|5599413||Method of producing a ceramic electronic device||February, 1997||Nakao et al.||156/89.12|
|5558562||Method for micro-cleaning a support and apparatus for implementing same||September, 1996||Diat||451/38|
|3078546||Cutting tool||February, 1963||Kiernan|
This application claims the priority of International Application No. PCT/DE2004/000581, filed Mar. 20, 2004, and German Patent Document No. 103 19 020.1, filed Apr. 27, 2003, the disclosures of which are expressly incorporated by reference herein.
This invention relates to a method for rounding the edges of parts, in particular of turbo engines.
It may be necessary, for various reasons, to round the edges of parts, in particular on turbo engines. These include improving the strength and/or aerodynamics and preventing the risk of injury. Depending on the part, there may be sharp edges on parts that are to be rounded to the adjacent surfaces of the part. Alternatively, the edges may also form planar or three-dimensional surfaces which connect adjacent surfaces of the part, usually much larger surfaces. The latter case usually occurs with relatively coarsely prefabricated edges on hydromechanically active blades of turbo engines, in particular on the guide vanes and rotor blades of gas turbines, where the blade edges with the adjacent pressure side and/or suction side of the blades must be rounded for reasons of fatigue, strength and aerodynamics.
It is known that surfaces must be roughened by abrasive blasting before coating operations to clean the surfaces and improve adhesion to the layer. German Patent Document No. DE 697 12 613 T2 additionally discloses a method for honing cutting edges, whereby these edges are machined by abrasive fluid jets using the abrasiveness to introduce fine grooves into the surface.
German Patent Document No. DE 197 20 756 C1 discloses a method for surface treatment wherein the surface is subjected to a particle bombardment. This introduces compressive stresses into the material to increase the long-term strength and the tensile strength of the part in particular.
In the case of blade edges, which are generally premachined only relatively coarsely due to the manufacturing technique, rounding has so far been performed largely by manual labor, using hand-guided machines such as belt grinders, etc., if necessary. This is very labor-intensive and time-consuming and ultimately uniform, reproducible machining results cannot be guaranteed even with targeted control and testing.
In view of these known methods and their disadvantages and their limits in terms of applications, the object of the present invention is to provide a method for rounding edges, which permits a great savings of time and personnel and leads to reproducible results through machine operation, optionally automatable. These reproducible results should be of the highest possible quality, achievable in a satisfactory manner with the lowest possible reject rate.
It has surprisingly been found that by abrasive blasting, taking into account defined machining parameters and nozzle definitions, relatively accurate rounded surface geometries can be produced on sharp edges of parts or relatively coarsely premachined blade edges. The functional reliability of this method and its reproducibility have been confirmed in experiments.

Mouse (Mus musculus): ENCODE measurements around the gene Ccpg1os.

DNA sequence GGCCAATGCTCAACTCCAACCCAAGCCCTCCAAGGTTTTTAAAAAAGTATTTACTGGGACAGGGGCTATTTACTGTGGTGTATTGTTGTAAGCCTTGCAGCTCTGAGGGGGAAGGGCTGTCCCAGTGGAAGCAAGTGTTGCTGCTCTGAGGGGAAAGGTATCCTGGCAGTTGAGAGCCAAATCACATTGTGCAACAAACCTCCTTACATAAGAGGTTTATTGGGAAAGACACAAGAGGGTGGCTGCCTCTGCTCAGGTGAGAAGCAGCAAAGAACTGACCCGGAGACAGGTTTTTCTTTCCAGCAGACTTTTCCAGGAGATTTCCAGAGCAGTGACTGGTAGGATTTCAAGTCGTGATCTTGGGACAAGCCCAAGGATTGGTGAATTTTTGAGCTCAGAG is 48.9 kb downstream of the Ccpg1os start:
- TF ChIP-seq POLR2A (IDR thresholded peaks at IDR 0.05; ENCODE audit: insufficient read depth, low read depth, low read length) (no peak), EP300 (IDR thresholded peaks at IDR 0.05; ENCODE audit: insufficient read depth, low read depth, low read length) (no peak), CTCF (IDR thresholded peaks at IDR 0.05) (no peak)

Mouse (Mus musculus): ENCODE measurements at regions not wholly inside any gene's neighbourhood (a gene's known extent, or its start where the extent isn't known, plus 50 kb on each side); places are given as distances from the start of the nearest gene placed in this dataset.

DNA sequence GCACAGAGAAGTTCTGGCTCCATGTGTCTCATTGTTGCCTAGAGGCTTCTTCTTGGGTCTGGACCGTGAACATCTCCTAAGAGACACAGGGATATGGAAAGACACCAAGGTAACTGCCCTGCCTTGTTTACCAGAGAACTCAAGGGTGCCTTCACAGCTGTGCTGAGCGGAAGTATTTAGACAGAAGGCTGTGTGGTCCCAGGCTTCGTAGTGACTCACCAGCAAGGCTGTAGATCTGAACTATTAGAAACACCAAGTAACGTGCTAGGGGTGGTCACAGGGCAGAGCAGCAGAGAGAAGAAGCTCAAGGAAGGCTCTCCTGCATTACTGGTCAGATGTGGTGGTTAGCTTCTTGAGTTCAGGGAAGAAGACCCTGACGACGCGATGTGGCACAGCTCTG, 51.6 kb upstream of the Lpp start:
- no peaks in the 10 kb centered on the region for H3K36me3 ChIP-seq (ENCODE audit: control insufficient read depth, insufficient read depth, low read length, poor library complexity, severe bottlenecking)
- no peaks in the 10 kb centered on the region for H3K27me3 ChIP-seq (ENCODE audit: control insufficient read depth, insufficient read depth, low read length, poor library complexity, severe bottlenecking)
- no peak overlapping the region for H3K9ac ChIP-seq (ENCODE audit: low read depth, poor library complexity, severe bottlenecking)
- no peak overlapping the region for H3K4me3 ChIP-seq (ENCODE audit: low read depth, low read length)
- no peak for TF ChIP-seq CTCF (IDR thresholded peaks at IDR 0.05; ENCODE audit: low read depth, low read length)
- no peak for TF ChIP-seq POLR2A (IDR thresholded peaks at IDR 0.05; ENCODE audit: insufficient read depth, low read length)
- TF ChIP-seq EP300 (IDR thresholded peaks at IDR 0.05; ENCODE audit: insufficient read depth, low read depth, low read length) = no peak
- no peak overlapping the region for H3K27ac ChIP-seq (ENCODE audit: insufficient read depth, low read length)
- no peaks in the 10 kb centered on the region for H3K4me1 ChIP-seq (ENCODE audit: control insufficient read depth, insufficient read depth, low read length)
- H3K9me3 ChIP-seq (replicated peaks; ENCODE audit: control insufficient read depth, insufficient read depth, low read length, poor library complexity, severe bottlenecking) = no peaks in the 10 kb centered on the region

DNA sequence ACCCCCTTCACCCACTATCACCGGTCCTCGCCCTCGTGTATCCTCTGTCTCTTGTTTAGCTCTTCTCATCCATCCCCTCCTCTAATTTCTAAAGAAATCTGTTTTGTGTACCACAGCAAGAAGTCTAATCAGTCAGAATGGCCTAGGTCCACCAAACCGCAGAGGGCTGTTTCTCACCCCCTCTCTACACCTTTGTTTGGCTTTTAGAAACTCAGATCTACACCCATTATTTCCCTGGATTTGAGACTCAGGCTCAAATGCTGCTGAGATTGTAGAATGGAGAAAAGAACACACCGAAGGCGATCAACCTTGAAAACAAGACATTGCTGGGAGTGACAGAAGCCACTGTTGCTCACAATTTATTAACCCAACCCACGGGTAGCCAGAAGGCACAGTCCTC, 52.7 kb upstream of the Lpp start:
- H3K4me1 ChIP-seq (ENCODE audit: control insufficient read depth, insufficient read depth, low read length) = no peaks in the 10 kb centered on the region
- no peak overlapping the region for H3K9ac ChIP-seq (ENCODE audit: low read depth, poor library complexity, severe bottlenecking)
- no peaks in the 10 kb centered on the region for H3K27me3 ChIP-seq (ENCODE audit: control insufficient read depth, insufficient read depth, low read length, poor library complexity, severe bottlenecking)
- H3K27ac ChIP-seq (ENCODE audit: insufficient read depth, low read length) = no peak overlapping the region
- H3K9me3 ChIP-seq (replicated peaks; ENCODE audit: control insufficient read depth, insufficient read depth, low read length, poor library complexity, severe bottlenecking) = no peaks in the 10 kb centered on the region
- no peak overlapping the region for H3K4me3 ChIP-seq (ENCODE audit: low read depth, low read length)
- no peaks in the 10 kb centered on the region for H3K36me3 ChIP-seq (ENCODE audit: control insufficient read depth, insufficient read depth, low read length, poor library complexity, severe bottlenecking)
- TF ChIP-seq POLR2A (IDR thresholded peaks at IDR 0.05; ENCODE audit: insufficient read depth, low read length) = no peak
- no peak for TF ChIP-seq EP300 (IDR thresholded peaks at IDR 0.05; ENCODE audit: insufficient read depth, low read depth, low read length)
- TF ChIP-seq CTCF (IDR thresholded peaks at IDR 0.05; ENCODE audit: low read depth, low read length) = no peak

In the inventive method, the blasting jet is adjusted with its center approximately tangential to the angle bisecting line on the edge between the (generally) two surfaces on which the rounding is to be performed. In the case of surfaces meeting in the form of a sharp edge, the position of the angle bisecting line is immediately obvious. In the case of surfaces that do not meet directly, e.g., are joined by an edge in the form of a planar or three-dimensional surface, such as the pressure side and the suction side of a coarsely prefabricated edge of the blade of a gas turbine, tangents are drawn to the two surfaces at such an edge and the angle bisecting line between the intersecting tangents is determined. In the latter case of an edge to be rounded, the edge adjoining the pressure side and suction sides of a blade, this angle bisecting line is tangent to the center line of the profile of the blade at the edge, i.e., at the stagnation point.
Relatively small particles with a size of 0 to 500 mesh, preferably 180 to 320 mesh, are used to reduce any remachining of the rounded edges. In this way, abrasion of material for rounding is created by this method and cracks and roughness on the surfaces are prevented.
To create a blasting jet having a defined geometry and energy with regard to cross section, shape, etc., the blasting jet is produced by a nozzle having a defined outlet diameter and a defined outlet angle.
To produce a uniform geometry along the edge, the relative movement between the nozzle and the part may preferably take place in a defined variable distance between the nozzle and the blade edge.
The distance is generally adjusted continuously in a suitable manner, in the case of large-area edges with a width that changes over their length.
The direction of the center of the blasting jet to the center line of the profile of the blade at the edge of the blade may be set at an angle β and/or may be laterally offset in relation to the center line of the profile in the direction of the pressure side or suction side to create, for example, aerodynamically desirable contour symmetries on the edge to be rounded.
This invention is explained in greater detail below on the basis of the drawings with reference to the exemplary embodiments.